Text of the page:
Losing Wasn’t an Option
I’ve lost, and I’ve won: A Business Talk with Mr Neil Slater
“Every day throughout 1988, I would stand at the Queen’s Wharf and count how many people would be inside the three restaurants there at the time”.
We’re talking with Neil Slater, restauranteur and business leader recounting how he determined, via his own market research, whether his vision for Scratchley’s could come true. Thirty years later, and Scratchley’s is an iconic Newcastle destination for waterfront dining.
Hospitality is renowned for being choppy, and ‘making it’ isn’t for the faint hearted. Yet, Mr Slater has developed a reputation around the region as a can-do kinda guy.
When I explain that strategy to Long & Co is about winning, he is quick to establish his grounded perspective. “Strategy to me isn’t so much about winning, as it is about losing not being an option. I’ve lost, and I’ve won a lot over the years”.
Wearing losses like a champion
That’s the funny thing about winners, even their losses are to be admired. Mr Slater speaks of the sweet victory at Shepherd’s Cottage ‘The Terrace’, only to later lose its DA application. “They (Council) listened to a drummer in a rock band above my self-funded community survey!” He can laugh at it now, but it was painful at the time.
Alas, Mr Slater and his vision were a good 15 years too early for Newcastle. I mean, to dare to dream of a new Newcastle in the 1990s and early 2000s. Before the train line went. A time when you could wander down Hunter street naked without encountering a soul. And voters knew a vote for the incumbent would keep investors out and parking-a-plenty.
No, Council wanted nothing to do with Mr Slater’s vision for Pacific-style dining on top of Memorial Drive – who would? So, they promptly rejected the DA application, and the little cottage is still sitting there today. Alone and neglected.
But the losses don’t stop there
Once bitten, twice shy. Most of us know how this story ends. The restauranteur who persuaded Council and State, but was overruled by the Federal Member of Parliament, Mr Peter Garret. As an Oils fan, this extraordinary intervention into local politics on heritage grounds seems a little uptight for a rockstar. But history will show that the nay-sayers triumphed over Mr Slater and his fanciful proposition for another restaurant – this time at Nobbys Headland. Mr Garret firmly put his boot on it.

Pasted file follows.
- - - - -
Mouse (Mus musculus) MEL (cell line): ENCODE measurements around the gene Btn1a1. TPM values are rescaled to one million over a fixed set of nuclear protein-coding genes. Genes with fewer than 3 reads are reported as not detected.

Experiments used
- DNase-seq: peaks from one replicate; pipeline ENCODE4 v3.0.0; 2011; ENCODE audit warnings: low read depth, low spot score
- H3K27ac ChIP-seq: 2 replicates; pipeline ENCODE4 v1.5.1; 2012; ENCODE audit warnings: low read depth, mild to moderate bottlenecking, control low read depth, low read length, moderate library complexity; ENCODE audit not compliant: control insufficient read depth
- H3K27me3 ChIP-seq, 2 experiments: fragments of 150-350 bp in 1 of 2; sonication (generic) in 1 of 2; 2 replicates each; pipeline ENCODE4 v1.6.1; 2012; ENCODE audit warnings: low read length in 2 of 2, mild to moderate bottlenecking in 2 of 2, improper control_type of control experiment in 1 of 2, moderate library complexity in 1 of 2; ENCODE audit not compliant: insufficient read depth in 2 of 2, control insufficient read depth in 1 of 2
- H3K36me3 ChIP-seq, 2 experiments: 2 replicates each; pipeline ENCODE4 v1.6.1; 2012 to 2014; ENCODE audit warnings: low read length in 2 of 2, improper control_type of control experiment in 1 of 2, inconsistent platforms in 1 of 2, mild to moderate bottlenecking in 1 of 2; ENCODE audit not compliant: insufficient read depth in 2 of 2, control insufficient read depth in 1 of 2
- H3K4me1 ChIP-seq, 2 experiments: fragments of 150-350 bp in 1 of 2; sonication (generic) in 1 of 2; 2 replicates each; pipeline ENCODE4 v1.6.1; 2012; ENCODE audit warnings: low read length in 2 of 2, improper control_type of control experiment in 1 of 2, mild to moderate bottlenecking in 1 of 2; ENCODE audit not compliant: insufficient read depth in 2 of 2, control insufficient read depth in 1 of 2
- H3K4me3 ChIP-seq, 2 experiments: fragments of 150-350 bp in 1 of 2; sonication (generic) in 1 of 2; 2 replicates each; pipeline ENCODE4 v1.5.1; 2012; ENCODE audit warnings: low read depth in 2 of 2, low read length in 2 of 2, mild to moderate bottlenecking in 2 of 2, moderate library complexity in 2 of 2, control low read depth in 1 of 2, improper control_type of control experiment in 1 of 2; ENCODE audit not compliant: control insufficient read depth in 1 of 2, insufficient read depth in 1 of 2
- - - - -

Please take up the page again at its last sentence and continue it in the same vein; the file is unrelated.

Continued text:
We could name a few more losses (accusations relating to electoral fraud) because that’s the darned thing about these leaders. They want change. And, in the words of Mr Hilton Grugeon, “people are scared of change”.
The moral of the story?
To win in business you take your losses and you move forward. Mr Slater had a dream of an energy efficient restaurant. They built the current Scratchley’s on these principles and won an award as the most energy efficient building in Australia.
Rather than ruminating about his $400,000 loss at Nobbys Headland – Mr Slater brought Australia’s leading food rescue organisation, OzHarvest, to Newcastle.
Today he is happy to greet his customers at the door at Scratchley’s and leave Newcastle’s progress to others. With his wife and sons joining him in the business, they are often spotted by passers-by early in the morning. Folding cardboard boxes into the bin and offloading crates from trucks before the city wakes.
When all is said and done, Neil Slater has won the respect of Newcastle and the region. An achievement most people would envy, and nobody can take away from him. That’s a winning formula. In business and in life.
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